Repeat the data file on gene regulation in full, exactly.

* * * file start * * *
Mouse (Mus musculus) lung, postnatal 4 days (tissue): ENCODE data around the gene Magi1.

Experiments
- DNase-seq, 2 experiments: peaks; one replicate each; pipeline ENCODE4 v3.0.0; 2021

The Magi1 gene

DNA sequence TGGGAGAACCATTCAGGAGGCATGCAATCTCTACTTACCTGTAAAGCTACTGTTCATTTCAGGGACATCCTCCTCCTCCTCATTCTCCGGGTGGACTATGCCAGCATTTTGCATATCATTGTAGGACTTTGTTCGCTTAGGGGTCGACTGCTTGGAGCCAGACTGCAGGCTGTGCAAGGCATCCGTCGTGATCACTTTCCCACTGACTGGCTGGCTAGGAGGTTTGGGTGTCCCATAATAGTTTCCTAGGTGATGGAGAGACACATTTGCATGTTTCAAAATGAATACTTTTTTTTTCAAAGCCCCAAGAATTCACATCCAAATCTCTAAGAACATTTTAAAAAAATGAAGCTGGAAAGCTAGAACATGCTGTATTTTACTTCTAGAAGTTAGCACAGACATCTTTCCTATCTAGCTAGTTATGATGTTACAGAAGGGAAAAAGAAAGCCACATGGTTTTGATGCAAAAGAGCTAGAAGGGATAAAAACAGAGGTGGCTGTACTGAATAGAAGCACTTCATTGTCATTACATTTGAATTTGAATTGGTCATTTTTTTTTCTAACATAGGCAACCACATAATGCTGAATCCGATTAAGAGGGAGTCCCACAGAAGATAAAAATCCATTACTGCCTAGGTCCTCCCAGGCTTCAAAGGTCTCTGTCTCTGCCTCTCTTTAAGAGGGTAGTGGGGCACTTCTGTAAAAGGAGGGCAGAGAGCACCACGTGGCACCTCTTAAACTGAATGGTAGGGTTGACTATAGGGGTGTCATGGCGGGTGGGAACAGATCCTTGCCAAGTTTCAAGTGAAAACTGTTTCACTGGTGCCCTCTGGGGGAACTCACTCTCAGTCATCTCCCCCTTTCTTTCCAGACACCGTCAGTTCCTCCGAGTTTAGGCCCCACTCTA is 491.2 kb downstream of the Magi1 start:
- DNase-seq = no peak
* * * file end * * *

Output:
Mouse (Mus musculus) lung, postnatal 4 days (tissue): ENCODE data around the gene Magi1.

Experiments
- DNase-seq, 2 experiments: peaks; one replicate each; pipeline ENCODE4 v3.0.0; 2021

The Magi1 gene

DNA sequence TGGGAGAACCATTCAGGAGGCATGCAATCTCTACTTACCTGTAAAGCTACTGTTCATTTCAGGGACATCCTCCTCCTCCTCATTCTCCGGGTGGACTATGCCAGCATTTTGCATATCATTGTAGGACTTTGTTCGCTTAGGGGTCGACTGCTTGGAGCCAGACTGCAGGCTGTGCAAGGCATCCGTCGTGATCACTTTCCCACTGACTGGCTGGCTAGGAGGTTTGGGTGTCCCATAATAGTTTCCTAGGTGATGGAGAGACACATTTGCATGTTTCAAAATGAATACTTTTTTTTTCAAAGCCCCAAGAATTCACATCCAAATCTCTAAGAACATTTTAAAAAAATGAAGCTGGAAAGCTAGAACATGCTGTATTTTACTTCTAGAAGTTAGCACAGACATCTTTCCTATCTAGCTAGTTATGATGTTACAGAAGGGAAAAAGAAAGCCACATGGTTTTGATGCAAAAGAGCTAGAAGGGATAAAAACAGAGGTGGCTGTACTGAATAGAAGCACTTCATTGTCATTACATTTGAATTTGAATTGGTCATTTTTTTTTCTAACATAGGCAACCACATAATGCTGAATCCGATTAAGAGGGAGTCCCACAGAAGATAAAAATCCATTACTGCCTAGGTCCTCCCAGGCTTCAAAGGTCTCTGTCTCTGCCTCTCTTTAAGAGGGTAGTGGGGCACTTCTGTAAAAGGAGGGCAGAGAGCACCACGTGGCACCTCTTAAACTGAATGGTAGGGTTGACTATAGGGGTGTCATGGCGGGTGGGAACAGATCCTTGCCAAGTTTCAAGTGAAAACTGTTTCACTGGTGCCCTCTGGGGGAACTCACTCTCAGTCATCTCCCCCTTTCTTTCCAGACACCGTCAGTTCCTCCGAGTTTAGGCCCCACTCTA is 491.2 kb downstream of the Magi1 start:
- DNase-seq = no peak